Thompson shell

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Thompson shell
Original author(s)Ken Thompson
Developer(s)AT&T Bell Laboratories
Initial releaseNovember 3, 1971; 52 years ago (1971-11-03)
Operating systemUnix and Unix-like
TypeUnix shell

The Thompson shell was the first Unix shell, introduced in the first version of Unix in 1971, and was written by Ken Thompson.[1] It was a simple command interpreter, not designed for scripting, but nonetheless introduced several innovative features to the command-line interface and led to the development of the later Unix shells.


The name "shell" for a command-line interpreter and the concept of making the shell a user program outside of the operating system kernel were introduced in Unix's precursor Multics.

An early feature of the Thompson shell was a compact syntax for input/output redirection. In Multics, redirecting the input or output of a command required separate commands to start and stop redirection; in Unix, one could simply add an argument to the command line consisting of the < symbol followed by a filename for input or the > symbol for output, and the shell would redirect I/O for the duration of the command. This syntax was already present by the release of the first version of Unix in 1971.

A later addition was the concept of pipes. At the suggestion of Douglas McIlroy, the redirection syntax was expanded so that the output of one command could be passed to the input of another command. The original pipe syntax, as described in the Version 3 manual, was:

command1 >command2>

This syntax proved too ambiguous and was easily confused with redirection to and from files—the system cannot tell if "command2" is the command "command2" or the file "command2". By Version 4, the syntax had changed to use both the | and ^ symbols to denote pipes:

command1 | command2

This produces exactly the same result as:

command1 ^ command2

The > symbol changed into:

command1 > file1

This would put the output of command1 into file1.

The Thompson shell syntax for redirection with < and >, and piping with |, has proven durable and has been adopted by most other Unix shells and command shells of several other operating systems, most notably on DOS, OS/2 and Microsoft Windows.


The shell's design was intentionally minimalistic; even the if and goto statements, essential for control of program flow, were implemented as separate commands.[1]

The shell has no facilities for comments besides a builtin command :. Programmers simply write text after this command, which ignores all parameters and simply succeeds. Other builtins include chdir, exit, login, newgrp, shift, and wait.[2]

The if command combines the uses of modern-day Bourne shell test and if. The command first looks for an expression (which can be similar to modern-day test or involve an external command) then treats the rest of the command-line as the command to execute if the condition turns out true. There is no else branch.[3]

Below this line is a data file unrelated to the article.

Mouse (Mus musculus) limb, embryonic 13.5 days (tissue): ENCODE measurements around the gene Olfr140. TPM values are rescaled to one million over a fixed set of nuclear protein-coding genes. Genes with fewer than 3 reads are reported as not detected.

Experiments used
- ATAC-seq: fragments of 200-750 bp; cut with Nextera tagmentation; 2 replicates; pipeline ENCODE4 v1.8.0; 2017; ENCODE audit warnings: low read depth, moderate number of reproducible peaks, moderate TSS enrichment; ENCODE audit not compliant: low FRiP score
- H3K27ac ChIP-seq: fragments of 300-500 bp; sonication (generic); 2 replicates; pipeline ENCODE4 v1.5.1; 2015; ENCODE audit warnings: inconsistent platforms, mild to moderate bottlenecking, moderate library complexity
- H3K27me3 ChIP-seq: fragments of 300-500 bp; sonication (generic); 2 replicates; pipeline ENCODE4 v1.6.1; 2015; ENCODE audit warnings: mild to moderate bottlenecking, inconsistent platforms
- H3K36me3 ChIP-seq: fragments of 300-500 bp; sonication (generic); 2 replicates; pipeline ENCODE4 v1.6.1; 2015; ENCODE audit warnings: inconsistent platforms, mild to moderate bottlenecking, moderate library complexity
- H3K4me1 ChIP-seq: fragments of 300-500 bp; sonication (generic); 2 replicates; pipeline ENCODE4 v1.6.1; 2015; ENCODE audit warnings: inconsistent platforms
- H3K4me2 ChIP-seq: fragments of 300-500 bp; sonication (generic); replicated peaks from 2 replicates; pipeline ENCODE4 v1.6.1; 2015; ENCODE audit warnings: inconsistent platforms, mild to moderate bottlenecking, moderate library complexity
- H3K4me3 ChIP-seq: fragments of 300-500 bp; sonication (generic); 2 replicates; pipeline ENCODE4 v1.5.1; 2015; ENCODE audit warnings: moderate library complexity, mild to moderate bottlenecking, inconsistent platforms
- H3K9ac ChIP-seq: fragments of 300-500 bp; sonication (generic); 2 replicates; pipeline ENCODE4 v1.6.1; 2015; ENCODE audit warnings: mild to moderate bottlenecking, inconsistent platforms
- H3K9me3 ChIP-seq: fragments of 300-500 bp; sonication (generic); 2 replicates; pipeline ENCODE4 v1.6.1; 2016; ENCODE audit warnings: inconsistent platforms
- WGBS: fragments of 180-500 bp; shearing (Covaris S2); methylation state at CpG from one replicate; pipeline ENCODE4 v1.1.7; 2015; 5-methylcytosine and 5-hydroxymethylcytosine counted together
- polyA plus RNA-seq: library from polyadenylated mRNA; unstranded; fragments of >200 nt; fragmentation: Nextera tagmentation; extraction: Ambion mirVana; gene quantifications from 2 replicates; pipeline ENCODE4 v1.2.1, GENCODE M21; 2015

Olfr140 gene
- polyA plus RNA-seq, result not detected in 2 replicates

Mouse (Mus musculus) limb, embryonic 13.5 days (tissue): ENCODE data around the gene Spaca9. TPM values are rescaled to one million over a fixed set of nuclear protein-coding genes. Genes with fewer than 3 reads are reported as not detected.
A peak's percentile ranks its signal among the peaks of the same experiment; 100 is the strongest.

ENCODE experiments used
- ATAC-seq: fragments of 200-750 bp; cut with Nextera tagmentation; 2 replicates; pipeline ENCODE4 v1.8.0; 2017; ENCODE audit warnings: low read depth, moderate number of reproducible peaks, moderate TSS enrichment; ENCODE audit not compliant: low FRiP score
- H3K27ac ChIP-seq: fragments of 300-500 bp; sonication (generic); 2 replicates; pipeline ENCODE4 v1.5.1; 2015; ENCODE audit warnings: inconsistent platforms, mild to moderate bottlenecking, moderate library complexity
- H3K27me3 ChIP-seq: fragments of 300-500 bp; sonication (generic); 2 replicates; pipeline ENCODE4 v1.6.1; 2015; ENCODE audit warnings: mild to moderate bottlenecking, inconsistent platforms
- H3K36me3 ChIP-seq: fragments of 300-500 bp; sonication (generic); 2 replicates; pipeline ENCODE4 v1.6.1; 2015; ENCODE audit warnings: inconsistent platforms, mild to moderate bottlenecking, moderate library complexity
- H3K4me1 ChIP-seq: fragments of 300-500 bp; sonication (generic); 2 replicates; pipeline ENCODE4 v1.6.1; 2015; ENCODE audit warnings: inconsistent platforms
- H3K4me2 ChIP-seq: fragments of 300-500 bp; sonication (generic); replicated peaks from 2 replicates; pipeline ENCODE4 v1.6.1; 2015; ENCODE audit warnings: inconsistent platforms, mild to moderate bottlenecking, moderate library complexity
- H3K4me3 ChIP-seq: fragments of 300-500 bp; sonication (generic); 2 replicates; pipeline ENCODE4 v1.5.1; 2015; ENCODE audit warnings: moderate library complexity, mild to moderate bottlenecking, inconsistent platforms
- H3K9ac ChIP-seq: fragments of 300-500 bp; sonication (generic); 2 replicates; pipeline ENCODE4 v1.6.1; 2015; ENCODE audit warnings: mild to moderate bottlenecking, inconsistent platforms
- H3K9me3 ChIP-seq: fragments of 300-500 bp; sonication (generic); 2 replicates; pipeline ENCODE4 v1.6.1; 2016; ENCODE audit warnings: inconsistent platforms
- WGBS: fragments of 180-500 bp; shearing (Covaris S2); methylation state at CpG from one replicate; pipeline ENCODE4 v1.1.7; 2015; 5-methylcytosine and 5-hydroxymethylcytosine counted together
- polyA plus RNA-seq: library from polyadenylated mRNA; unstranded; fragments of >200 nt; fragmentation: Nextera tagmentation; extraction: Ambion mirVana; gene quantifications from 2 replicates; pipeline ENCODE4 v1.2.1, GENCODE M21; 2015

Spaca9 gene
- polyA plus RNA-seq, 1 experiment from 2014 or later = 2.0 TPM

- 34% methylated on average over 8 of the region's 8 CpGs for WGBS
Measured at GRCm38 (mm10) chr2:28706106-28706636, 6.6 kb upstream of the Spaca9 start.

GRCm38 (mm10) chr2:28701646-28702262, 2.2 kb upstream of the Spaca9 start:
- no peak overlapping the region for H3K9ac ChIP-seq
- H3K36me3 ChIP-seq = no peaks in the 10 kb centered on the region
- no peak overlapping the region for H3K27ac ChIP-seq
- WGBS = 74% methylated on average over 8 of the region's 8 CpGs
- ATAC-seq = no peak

goto is implemented in an interesting way, as it is separate from the shell. When asked to jump to "LABEL", it seeks the current command file for a line that says : LABEL (recall that : is simply ignored), then exits. When the shell tries to read a next line, the repositioned file descriptor will direct it to the labelled location.[4]

There is no redirection of additional file descriptors other than standard input and output (0 and 1) in Thompson shell. Redirection of stderr (file descriptor 2) also requires an external program wrapper, fd2.[5]

The shell supports globbing,[2] but actually implements it by deferring it to a glob command that replaces the arguments and calls the requested command.[6]

Thompson shell has positional parameters, but no named variables nor access to environmental variables. It understands the creation of background commands with &, similar to Bourne shell. It offers quoting and backslash escapes, though the single quotes work differently from Bourne shell.[2]

Decline and replacements[edit]

As a result of the simplistic design, by the 1975 release of Version 6 Unix, it was becoming clear that the Thompson shell was inadequate for most serious programming tasks.

At this time, the developers of the Programmer's Workbench UNIX distribution, most notably John Mashey, began modifying the Thompson shell to make it more suitable for programming.[1] The result, known as the PWB shell or the Mashey shell, included more advanced flow-control mechanisms and introduced shell variables, but remained limited by the necessity to remain compatible with the Thompson shell.

Finally, the Thompson shell was replaced as the main Unix shell by the Bourne shell in Version 7 Unix and the C shell in 2BSD, both released in 1979. Since virtually all modern Unix and Unix-like systems are descended from V7 and 2BSD, the Thompson shell is generally no longer used. It is, however, available as open-source as part of several Ancient Unix source distributions, and has been ported to modern Unices as a historical exhibit.

See also[edit]


  1. ^ a b c J. R. Mashey (1976-10-13). Using a Command Language as a High-Level Programming Language (PDF). 2nd International Conference on Software Engineering. pp. 169–176.
  2. ^ a b c "tsh(1) (html) - TSH(1) - Manuals - Etsh Project (V6Shell)".
  3. ^ "if(1) (html) - IF(1) - Manuals - Etsh Project (V6Shell)".
  4. ^ "goto(1) (html) - GOTO(1) - Manuals - Etsh Project (V6Shell)".
  5. ^ "fd2(1) (html) - FD2(1) - Manuals - Etsh Project (V6Shell)".
  6. ^ "glob(1) (html) - GLOB(1) - Manuals - Etsh Project (V6Shell)".

External links[edit]